As noted above, you need to change the default password on the router so that these bots cannot guess their way into your network.

Things happen. Export/Backup your Identity Safe data.
Kudos0

Changing the password on your router is definitely a good first line of defense.  But keep in mind that certain webcams and other IoT devices require "port forwarding" or other "holes" be punched through your router in order to provide access from the outside.  For instance, some webcams have embedded webservers on them which allow users to connect via the Internet to see how things are going at home.  It requires some router configuration to allow it, but it's fairly common.  In those instances, the router password won't protect you.  You'll still need to make sure the default passwords on those IoT devices are changed.  For the devices with hardcoded passwords, your best defense is to make sure they're not exposed to the Internet.  In other words, don't set up port forwarding or firewall passthroughs for those devices.  Only make them accessible inside your home network.

For Norton to protect ALL your home devices, it would have to start manufacturing routers (or some other type of inline device that sits in front of the router).  And to be honest, it wouldn't surprise me if Product Managers inside Symantec were already thinking about this.  It's the only way Symantec would truly be able to protect ALL your home devices - by filtering and controlling all the traffic to and from the same.  I think it's the direction we're ultimately headed in an IoT world.  And believe me - if they did come up with something like that, I'd be first in line to buy it!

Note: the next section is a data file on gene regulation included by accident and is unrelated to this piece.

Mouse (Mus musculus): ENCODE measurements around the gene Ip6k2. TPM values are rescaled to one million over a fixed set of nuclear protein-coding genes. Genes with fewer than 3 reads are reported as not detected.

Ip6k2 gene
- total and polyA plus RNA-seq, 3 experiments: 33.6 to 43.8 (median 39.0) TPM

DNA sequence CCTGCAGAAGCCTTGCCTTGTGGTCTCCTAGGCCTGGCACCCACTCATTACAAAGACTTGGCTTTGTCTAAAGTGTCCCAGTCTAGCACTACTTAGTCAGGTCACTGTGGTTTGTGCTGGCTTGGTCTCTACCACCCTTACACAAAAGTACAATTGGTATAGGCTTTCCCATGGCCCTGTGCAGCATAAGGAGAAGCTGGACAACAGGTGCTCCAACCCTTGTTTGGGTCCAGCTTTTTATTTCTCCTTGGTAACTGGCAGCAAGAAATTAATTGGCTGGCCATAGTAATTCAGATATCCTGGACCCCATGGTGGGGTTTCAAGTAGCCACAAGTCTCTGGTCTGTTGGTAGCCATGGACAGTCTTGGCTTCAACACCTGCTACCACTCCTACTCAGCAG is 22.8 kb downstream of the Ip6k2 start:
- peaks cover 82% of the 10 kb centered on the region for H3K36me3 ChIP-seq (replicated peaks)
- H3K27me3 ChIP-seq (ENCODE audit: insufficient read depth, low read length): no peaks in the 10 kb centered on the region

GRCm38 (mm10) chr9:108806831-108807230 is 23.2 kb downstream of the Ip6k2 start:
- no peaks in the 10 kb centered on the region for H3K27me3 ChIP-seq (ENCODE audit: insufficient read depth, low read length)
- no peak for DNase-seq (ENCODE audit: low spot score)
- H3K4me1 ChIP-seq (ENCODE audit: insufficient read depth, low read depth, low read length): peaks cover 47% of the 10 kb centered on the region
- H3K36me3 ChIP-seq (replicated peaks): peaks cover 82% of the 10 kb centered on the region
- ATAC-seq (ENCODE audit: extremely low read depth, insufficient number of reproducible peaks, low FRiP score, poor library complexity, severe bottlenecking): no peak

Kudos0
I've checked with AT&T Uverse and they have instructions on how to change both my router's name & password. They also have instructions for removing the router's WiFi information from being transmitted making it invisible to everyone around you. The instructions say that if I choose to do this, that I will need to manually enter the router's name & password into each piece of equipment that uses the router's WiFi (PC's, printer, mobile phones). Is this an additional security step that you'd recommend?
Kudos0

The attacks noted in this blog would not normally be done over a wifi connection. They would usually come in through the WAN connection to your router. This extra step is only necessary if you are a little paranoid about your security and want the absolute safest wifi connections. It will protect you from someone sniffing your connection. As long as you have a strong, hard to decipher WPA2 password, that is usually enough.

Things happen. Export/Backup your Identity Safe data.